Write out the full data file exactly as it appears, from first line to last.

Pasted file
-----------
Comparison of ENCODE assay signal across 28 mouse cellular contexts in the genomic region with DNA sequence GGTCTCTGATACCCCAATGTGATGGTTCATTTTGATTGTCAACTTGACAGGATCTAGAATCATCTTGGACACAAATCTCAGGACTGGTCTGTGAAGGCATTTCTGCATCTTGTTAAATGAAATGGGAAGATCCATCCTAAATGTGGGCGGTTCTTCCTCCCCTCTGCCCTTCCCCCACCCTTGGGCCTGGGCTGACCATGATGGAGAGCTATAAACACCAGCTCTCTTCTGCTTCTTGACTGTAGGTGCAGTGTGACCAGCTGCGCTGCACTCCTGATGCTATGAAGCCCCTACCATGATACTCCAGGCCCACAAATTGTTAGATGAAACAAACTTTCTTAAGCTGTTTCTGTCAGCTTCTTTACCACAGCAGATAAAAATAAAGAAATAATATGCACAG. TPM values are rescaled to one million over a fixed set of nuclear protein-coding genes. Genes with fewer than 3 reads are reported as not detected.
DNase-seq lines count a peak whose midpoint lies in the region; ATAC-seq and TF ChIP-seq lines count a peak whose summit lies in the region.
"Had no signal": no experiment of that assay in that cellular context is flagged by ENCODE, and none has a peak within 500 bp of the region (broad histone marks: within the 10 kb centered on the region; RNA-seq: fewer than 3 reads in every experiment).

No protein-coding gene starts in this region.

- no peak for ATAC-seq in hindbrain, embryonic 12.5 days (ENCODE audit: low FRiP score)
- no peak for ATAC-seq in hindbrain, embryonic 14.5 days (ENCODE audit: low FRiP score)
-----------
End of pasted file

Comparison of ENCODE assay signal across 28 mouse cellular contexts in the genomic region with DNA sequence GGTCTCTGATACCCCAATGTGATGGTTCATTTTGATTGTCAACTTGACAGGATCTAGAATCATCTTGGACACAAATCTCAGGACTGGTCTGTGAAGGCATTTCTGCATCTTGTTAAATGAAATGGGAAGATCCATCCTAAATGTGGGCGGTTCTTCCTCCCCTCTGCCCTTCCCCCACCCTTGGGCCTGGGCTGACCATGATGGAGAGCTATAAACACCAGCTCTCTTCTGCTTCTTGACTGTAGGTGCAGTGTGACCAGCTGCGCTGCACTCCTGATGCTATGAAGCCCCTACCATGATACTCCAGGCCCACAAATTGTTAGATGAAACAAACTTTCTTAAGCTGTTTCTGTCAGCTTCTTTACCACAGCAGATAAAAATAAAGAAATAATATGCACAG. TPM values are rescaled to one million over a fixed set of nuclear protein-coding genes. Genes with fewer than 3 reads are reported as not detected.
DNase-seq lines count a peak whose midpoint lies in the region; ATAC-seq and TF ChIP-seq lines count a peak whose summit lies in the region.
"Had no signal": no experiment of that assay in that cellular context is flagged by ENCODE, and none has a peak within 500 bp of the region (broad histone marks: within the 10 kb centered on the region; RNA-seq: fewer than 3 reads in every experiment).

No protein-coding gene starts in this region.

- no peak for ATAC-seq in hindbrain, embryonic 12.5 days (ENCODE audit: low FRiP score)
- no peak for ATAC-seq in hindbrain, embryonic 14.5 days (ENCODE audit: low FRiP score)